Trump’s election increased the level of uncertainty in the market, and a repeal bill without something to replace the law could destabilize it further. To shore up insurance markets, AHIP says lawmakers should fund a program, known as reinsurance, designed to help insurers with high costs, through the end of 2018, and avoid cutting off cost-sharing subsidies for low-income individuals.

Steve’s Take:

Alright, let’s parse the AHIP pronouncement on Tuesday to make certain we know what insurers are really trying to tell all of us. After all, without them, neither the vestiges of Obamacare nor a Trumpcare spinoff program will work, regardless of the swaggering political rhetoric.

In essence, the insurance industry signaled that it has accepted that the individual mandate requiring people to purchase health insurance will be changing and it is prepared to work with Congress on policies that will encourage people to maintain continuous coverage. A high-minded sentiment to be sure, but clearly in insurers’ best interests as well.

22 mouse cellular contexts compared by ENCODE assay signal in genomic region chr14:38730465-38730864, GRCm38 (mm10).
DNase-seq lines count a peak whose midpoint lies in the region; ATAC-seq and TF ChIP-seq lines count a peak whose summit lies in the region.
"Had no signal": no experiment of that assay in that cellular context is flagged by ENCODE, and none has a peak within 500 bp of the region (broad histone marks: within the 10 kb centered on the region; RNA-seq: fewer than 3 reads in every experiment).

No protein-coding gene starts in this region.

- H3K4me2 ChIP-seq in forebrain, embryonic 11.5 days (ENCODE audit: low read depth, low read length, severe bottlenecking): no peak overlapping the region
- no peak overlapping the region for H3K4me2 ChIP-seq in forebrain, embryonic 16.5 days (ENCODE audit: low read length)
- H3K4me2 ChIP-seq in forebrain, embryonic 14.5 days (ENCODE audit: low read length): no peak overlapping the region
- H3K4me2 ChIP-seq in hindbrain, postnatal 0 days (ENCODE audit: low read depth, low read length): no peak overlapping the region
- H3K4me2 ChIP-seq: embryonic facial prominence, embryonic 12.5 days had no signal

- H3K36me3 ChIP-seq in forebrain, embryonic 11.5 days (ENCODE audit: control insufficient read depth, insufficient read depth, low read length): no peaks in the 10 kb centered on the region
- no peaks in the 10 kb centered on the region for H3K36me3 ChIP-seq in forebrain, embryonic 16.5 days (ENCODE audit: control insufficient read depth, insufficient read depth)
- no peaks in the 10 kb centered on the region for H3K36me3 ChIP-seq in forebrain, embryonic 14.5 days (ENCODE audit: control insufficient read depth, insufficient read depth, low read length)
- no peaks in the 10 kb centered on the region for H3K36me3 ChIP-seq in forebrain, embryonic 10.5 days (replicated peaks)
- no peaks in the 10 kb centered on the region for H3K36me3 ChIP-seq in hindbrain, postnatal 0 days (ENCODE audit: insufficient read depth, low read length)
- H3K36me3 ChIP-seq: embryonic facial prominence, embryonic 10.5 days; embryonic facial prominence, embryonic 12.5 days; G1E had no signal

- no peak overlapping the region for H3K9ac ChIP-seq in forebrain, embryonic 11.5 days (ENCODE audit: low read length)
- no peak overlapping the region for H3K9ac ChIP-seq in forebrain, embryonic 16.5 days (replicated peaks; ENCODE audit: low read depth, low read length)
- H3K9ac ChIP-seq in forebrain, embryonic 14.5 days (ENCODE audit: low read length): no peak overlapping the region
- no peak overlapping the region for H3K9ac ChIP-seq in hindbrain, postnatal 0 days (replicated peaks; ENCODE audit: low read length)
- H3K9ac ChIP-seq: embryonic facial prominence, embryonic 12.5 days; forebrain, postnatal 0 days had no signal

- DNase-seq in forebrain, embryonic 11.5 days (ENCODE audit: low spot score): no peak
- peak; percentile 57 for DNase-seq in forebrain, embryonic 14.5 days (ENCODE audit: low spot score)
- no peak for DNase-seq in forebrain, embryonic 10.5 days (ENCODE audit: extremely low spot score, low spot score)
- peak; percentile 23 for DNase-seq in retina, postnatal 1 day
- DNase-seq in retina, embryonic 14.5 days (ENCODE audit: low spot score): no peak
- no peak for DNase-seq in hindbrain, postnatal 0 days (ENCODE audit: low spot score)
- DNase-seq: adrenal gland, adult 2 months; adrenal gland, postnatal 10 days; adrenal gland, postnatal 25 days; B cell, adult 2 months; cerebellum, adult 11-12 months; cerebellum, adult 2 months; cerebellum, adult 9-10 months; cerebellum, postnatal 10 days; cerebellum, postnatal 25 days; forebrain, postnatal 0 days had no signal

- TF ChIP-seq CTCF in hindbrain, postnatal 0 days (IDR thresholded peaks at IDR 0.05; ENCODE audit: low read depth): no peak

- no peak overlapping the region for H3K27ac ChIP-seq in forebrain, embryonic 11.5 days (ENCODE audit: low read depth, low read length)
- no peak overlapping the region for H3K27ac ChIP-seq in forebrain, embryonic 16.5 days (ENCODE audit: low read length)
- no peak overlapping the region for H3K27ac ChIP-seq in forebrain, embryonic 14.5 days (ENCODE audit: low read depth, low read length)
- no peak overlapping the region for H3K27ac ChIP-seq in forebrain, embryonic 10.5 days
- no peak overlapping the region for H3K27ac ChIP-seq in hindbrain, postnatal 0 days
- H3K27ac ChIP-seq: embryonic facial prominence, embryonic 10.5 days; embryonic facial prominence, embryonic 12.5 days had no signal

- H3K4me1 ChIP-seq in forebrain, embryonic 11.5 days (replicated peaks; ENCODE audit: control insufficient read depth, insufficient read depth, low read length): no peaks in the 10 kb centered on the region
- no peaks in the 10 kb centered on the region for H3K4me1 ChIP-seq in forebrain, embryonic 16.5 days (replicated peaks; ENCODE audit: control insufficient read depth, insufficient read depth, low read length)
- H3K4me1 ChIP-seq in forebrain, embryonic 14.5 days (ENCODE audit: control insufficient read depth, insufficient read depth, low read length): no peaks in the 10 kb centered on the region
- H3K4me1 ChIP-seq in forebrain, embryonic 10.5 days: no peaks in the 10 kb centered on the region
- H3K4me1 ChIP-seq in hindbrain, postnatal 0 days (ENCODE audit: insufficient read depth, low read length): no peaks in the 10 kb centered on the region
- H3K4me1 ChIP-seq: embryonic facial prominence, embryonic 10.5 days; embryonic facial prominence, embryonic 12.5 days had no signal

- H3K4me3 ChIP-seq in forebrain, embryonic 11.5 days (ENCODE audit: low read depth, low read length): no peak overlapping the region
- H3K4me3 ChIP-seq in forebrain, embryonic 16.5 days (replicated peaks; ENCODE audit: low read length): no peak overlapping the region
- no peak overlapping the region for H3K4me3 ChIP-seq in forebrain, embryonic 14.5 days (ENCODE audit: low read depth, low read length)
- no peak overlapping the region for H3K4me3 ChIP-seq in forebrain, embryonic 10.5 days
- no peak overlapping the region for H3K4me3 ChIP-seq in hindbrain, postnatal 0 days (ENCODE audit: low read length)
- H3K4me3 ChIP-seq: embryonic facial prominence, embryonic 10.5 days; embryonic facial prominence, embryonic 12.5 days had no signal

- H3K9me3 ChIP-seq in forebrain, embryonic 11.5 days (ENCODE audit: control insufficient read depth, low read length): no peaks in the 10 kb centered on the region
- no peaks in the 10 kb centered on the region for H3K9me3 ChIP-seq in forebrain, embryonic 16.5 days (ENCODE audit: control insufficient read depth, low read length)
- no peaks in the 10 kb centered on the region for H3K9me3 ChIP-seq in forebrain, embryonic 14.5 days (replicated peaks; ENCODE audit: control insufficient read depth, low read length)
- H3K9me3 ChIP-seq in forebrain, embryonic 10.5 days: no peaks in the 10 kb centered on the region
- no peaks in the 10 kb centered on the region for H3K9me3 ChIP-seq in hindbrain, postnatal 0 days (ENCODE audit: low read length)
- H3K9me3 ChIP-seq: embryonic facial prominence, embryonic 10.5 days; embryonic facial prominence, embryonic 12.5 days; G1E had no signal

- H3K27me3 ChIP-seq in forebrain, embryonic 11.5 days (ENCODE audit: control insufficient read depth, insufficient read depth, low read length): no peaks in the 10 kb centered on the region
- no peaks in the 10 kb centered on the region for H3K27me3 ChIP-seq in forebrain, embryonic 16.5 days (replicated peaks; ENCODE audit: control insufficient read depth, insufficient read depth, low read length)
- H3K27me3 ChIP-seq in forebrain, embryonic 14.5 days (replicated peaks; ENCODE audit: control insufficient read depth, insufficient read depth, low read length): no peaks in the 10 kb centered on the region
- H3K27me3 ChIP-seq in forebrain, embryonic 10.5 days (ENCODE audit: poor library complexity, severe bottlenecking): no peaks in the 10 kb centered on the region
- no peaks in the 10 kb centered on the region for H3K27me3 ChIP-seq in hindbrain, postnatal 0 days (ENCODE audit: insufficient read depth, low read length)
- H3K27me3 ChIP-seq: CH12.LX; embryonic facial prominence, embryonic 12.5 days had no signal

AHIP also says Congress should finance cost-sharing reduction payments and the ACA’s temporary reinsurance program through 2019, address special enrollment periods, adjust the certification process time-frame and reduce regulatory burdens.

“The Affordable Care Act (ACA) will see significant changes,” AHIP says. “Those changes can either begin a stable transition to a better approach, or they can bring about even more uncertainty and instability. Everyone wants an individual market that works. That’s why we should all work together to find solutions that deliver both short-term stability and long-term improvement.”

AHIP stresses the importance of continuous coverage in the absence of a mandate, notes Inside Health Policy (IHP). Self-serving again, but here’s what the insurers are saying via AHIP: